Somewhere between 1914 and 1915, Le Corbusier designed the Maison Dom-Ino, a groundbreaking modular structure that replaced the heavy load-bearing walls with reinforced concrete columns and slabs. The open floor plan with minimal thin elements, coupled with large glass facades, would ensure healthy natural daylight for the interior spaces as well as desirable architectural transparency that could blur the boundaries between interior and exterior —at least metaphorically.
Romullo Baratto is an architect and urban planner, with a Masters in architecture and cinema from FAU-USP. Apart from ArchDaily, he also works as an independent photographer and filmmaker at studio Flagrante trying to explore the relations between movement and space through images. He was part of the curatorial team for the 11th São Paulo Architecture Biennial in 2017.
Oscar Niemeyer's Unfinished Architecture for Lebanon's International Fair Inscribed on UNESCO's World Heritage in Danger List
On the grounds of the Tripoli International Fair (Rashid Karameh International Exhibition Center) in Lebanon, one finds one of the five largest exhibition centers in the world. The 15 structures, designed by legendary Brazilian architect Oscar Niemeyer in 1963, remain unfinished due to the project's abandonment during the country's civil war in 1975. Inscribed on UNESCO's World Heritage List and World Heritage in Danger List, on January 25th, 2023, the 70-hectare site is located between the historic center of Tripoli and the port. In 2022, the renovation of one of the structures on the site, the Niemeyer Guest House, by East Architecture won the Aga Khan Award.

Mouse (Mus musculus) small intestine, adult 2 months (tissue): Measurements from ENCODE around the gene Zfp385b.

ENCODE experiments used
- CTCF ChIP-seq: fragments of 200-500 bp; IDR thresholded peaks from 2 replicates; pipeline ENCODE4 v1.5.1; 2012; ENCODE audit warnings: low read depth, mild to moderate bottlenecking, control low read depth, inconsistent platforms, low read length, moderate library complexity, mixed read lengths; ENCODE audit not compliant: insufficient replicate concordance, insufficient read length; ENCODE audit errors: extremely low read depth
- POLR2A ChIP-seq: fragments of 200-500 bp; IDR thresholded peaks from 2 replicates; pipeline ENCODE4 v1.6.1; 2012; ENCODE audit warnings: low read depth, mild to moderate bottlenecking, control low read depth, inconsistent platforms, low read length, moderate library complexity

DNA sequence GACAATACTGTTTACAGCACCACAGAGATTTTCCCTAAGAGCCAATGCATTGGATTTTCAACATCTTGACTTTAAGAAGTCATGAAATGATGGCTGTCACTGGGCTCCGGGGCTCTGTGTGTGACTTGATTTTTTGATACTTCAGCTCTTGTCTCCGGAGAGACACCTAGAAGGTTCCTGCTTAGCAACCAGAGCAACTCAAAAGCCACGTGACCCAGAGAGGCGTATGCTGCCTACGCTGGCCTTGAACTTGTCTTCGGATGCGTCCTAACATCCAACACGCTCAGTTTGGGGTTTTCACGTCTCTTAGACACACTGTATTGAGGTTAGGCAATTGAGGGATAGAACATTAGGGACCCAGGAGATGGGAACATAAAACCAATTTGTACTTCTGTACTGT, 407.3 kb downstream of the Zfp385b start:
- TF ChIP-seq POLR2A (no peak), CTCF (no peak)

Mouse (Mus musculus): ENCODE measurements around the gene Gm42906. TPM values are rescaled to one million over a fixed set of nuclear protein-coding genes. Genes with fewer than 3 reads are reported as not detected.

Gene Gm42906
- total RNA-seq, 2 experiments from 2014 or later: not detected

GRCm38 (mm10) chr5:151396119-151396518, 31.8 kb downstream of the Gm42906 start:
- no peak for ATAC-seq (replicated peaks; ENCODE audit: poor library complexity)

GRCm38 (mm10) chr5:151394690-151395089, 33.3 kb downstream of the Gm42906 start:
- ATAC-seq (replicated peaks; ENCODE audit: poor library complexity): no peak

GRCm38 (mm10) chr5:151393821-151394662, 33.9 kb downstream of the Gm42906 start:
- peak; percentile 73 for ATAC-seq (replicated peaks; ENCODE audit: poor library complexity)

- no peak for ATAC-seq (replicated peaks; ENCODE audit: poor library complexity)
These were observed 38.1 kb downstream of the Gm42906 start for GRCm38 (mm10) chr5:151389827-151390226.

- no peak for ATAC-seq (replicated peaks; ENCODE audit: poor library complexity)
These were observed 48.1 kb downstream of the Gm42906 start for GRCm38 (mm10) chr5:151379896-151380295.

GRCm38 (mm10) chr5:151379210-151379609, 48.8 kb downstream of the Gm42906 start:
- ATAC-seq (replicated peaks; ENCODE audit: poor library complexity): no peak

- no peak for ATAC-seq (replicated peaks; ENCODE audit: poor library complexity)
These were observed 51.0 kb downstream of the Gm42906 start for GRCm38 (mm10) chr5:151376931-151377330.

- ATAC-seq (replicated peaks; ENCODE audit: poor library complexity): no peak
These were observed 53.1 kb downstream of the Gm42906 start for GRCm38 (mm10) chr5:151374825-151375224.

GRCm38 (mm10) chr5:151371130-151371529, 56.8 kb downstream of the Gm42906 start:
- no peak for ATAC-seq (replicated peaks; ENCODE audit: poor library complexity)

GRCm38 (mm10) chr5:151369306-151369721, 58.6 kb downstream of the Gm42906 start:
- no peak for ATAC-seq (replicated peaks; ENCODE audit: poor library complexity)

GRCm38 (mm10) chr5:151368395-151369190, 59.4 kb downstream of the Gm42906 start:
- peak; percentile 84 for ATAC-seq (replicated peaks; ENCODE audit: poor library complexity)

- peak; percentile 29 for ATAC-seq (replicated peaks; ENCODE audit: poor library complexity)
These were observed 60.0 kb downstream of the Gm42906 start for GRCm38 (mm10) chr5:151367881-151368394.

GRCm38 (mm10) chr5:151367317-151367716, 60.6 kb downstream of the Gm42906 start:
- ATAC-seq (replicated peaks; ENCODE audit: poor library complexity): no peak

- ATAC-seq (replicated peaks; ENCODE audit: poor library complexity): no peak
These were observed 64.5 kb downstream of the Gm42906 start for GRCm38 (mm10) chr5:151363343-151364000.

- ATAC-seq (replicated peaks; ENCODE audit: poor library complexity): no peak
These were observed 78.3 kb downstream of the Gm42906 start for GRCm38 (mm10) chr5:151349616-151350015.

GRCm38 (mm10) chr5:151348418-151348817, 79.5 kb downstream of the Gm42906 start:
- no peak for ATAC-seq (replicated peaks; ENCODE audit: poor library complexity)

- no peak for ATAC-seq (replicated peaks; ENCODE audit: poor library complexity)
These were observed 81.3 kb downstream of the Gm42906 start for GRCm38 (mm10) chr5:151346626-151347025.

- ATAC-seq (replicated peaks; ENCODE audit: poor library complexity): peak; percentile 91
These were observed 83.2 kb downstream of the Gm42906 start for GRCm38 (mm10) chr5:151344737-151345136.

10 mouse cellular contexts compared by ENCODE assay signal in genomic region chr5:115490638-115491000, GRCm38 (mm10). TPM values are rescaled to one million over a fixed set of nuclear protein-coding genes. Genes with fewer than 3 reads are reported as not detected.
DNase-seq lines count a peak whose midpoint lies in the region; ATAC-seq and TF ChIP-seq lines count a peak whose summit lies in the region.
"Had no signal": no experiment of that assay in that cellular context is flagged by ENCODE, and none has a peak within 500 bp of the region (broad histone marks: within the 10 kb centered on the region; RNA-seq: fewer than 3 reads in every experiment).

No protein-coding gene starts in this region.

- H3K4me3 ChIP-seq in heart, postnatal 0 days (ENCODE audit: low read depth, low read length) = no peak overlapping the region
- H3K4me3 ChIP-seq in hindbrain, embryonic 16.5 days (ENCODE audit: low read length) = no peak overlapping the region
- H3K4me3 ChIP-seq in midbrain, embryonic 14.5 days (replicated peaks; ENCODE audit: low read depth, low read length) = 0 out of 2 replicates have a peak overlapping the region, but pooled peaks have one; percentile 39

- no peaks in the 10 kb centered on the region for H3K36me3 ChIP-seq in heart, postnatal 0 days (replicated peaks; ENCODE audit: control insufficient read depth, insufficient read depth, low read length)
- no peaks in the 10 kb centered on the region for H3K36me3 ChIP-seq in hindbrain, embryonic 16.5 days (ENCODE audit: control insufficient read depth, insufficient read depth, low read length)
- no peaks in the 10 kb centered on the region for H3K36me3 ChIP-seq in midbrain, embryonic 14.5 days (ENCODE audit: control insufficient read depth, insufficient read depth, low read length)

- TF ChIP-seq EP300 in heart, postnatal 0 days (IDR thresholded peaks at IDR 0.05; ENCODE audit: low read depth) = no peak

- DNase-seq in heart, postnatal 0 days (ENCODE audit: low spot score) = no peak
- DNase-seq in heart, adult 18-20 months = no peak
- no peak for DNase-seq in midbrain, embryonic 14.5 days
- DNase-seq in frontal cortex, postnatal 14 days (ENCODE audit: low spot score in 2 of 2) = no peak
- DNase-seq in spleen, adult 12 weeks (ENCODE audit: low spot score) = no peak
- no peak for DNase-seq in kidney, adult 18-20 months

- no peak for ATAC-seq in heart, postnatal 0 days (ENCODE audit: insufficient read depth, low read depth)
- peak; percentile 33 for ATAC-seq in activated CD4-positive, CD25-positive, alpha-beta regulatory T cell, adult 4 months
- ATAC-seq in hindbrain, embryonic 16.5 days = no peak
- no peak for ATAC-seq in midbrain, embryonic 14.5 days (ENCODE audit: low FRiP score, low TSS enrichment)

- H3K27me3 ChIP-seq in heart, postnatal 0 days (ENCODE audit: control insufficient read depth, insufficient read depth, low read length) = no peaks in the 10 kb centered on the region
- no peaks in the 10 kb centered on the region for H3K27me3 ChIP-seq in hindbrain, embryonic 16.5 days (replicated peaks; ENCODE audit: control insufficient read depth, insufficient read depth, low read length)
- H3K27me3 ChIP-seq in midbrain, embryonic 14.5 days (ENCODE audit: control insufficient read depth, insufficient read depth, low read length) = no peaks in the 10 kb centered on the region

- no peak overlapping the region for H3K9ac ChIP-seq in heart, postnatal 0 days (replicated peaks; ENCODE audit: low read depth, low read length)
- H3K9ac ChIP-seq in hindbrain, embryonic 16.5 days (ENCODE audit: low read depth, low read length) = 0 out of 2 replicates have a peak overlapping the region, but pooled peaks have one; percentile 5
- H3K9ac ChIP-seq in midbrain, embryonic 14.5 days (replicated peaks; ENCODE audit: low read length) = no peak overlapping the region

There are many ways to get to know a place. Ask a group of people who know Venice; chances are good that everyone has some mental image of the city and its canals. Once again, ask how many have already visited the Venetian capital. Few or no one may have done so. While traveling is a complete way to experience a place, it's not the only way - images of cities, areas and buildings are everywhere, from advertising to the arts, from Instagram to cinema, and they leave deep impressions on our memory and imagination.
Of all arts, there is one that is truly capable of embracing architecture, and that is the cinema. The ability to represent spaces, moving in the course of time, brings cinema closer to architecture in a way that goes beyond the limitations of painting, sculpture, music - for a long time considered to be the art closest to ours - and even of dance. Both in cinema and in architecture space is a key subject, and although they deal with it in different ways, they converge by providing a bodily - and not only visual - experience of the built environment.
If you haven't gotten a chance to visit Brasília, Joana França's photographic projects offer a comprehensive interpretation of the capital of South America's most populous country. França has dedicated a significant part of her career as an architecture photographer to the pursuit of amassing an impressive archive of images of the city planned by Lúcio Costa and Oscar Niemeyer.